Background: There is conflicting evidence about the influence of sex on outcome after spontaneous intracerebral hemorrhage (sICH) and the majority of the research focused on mortality and short-term outcome only. We investigated sex differences in long-term functional outcome after sICH. Methods: We used data from a prospective hospital registry and included all consecutive patients with ICH admitted to our institution between January 2006 and July 2014. Functional outcome was assessed by modified Rankin Scale evaluated 3 and 12 months after ICH. We explored the influence of sex on long-term functional outcome using multivariable regression models and additionally by means of propensity score matching. Results: We analyzed 823 patients, of whom 380 (46%) women. Women were on average three years older (p < 0.001), men had more often deep hematomas (p = 0.01). Unadjusted mortality rates were significantly increased in women at three months (42% vs. 35%; odds ratio (OR): 1.35; 95% confidence interval (CI): 1.02–1.80). After adjusting for baseline prognostic factors there were no differences between men and women in short- and long-term mortality (OR = 1.01; 95% CI = 0.66–1.54 and OR = 1.04; 95%CI = 0.69–1.57, respectively) and short- and long-term unfavorable outcome (OR = 1.02; 95%CI = 0.67–1.55 and OR = 0.96; 95% CI = 0.62–1.48, respectively). Conclusion: We found no sex-related differences in long-term functional outcome in patients with sICH. The apparently worse functional outcome in women can be explained by differences in age.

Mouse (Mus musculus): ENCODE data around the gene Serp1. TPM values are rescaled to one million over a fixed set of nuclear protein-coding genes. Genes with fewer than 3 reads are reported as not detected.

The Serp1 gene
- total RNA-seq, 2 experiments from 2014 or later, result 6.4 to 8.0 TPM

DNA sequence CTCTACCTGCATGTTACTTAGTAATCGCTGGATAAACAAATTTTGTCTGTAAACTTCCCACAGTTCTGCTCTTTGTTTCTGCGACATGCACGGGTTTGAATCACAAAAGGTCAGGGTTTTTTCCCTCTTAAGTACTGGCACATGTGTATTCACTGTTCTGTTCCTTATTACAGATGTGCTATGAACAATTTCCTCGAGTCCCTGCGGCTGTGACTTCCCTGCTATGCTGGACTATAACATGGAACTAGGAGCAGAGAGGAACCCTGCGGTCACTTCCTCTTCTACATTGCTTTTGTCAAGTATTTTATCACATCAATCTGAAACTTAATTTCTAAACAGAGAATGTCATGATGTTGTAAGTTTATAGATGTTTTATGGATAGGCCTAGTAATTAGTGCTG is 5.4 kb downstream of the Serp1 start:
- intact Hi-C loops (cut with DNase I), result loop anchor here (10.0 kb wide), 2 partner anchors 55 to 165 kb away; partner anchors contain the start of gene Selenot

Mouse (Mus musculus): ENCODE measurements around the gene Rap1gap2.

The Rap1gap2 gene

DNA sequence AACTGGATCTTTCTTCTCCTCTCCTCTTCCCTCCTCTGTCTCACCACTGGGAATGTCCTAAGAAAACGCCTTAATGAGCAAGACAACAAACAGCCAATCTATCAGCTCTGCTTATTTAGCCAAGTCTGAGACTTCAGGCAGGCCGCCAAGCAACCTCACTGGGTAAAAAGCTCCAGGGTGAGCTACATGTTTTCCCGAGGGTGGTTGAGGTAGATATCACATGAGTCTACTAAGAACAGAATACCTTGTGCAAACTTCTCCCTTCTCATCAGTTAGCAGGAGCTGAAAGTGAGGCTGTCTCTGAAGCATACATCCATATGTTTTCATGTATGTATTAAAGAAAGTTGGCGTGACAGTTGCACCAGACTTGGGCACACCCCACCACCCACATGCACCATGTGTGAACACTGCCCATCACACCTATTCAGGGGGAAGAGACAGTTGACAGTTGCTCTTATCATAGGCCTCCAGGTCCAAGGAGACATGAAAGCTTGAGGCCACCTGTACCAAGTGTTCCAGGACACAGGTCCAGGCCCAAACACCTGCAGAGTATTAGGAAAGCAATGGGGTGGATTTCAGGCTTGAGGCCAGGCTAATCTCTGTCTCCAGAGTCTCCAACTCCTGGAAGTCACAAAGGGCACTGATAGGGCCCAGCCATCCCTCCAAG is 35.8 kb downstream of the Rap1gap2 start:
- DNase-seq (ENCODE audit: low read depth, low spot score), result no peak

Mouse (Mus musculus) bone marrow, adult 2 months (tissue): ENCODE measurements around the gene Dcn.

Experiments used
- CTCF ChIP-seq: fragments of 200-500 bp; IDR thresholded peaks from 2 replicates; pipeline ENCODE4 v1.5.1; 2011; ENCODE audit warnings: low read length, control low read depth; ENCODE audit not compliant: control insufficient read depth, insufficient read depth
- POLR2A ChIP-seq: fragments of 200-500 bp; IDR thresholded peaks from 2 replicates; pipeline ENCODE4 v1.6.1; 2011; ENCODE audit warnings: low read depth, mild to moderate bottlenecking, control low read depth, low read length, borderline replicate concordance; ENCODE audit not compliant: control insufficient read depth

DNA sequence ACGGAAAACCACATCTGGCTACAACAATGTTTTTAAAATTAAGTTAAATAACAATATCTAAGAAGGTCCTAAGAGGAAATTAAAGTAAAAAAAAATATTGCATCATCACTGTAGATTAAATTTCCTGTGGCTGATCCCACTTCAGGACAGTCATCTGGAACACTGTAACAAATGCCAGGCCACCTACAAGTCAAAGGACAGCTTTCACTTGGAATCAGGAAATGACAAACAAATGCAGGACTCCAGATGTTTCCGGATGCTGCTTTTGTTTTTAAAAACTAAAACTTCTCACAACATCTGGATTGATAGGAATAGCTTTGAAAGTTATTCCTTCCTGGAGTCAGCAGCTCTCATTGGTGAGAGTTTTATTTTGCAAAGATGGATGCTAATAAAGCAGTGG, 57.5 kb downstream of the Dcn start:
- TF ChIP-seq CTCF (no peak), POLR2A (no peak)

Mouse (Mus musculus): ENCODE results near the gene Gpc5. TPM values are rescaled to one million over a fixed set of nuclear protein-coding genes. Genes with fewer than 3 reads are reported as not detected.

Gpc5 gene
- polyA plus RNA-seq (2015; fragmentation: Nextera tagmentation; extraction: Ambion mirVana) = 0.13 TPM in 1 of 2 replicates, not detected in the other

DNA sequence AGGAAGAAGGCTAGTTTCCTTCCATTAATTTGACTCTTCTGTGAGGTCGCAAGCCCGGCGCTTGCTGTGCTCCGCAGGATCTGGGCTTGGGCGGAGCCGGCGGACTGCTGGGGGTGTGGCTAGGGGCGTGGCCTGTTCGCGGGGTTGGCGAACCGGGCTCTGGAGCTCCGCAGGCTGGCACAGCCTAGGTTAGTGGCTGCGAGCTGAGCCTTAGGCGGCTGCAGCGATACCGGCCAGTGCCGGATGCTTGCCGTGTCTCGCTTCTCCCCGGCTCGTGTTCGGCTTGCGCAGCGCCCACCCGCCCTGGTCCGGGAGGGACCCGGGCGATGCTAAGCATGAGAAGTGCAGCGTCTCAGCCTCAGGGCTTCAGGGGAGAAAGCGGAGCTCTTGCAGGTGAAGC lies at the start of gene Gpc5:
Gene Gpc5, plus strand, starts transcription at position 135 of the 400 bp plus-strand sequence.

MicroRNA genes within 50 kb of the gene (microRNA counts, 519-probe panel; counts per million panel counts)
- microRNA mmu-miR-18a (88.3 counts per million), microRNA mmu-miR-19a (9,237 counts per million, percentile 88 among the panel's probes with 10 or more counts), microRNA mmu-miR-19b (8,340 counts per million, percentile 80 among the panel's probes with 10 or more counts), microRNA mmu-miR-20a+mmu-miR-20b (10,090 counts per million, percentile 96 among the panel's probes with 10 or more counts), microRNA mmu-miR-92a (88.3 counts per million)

Additional Metadata
Keywords clinical epidemiology, gender, Intracerebral hemorrhage, outcome, prognosis
Persistent URL,
Journal International Journal of Stroke
de Ridder, I, Kuramatsu, J. (Joji), Gerner, S. (Stefan), Madžar, D. (Dominik), Lücking, H. (Hannes), Kloska, S. (Stefan), … Huttner, H.B. (Hagen B.). (2017). No sex differences in long-term functional outcome after intracerebral hemorrhage. International Journal of Stroke, 12(4), 416–420. doi:10.1177/1747493016677981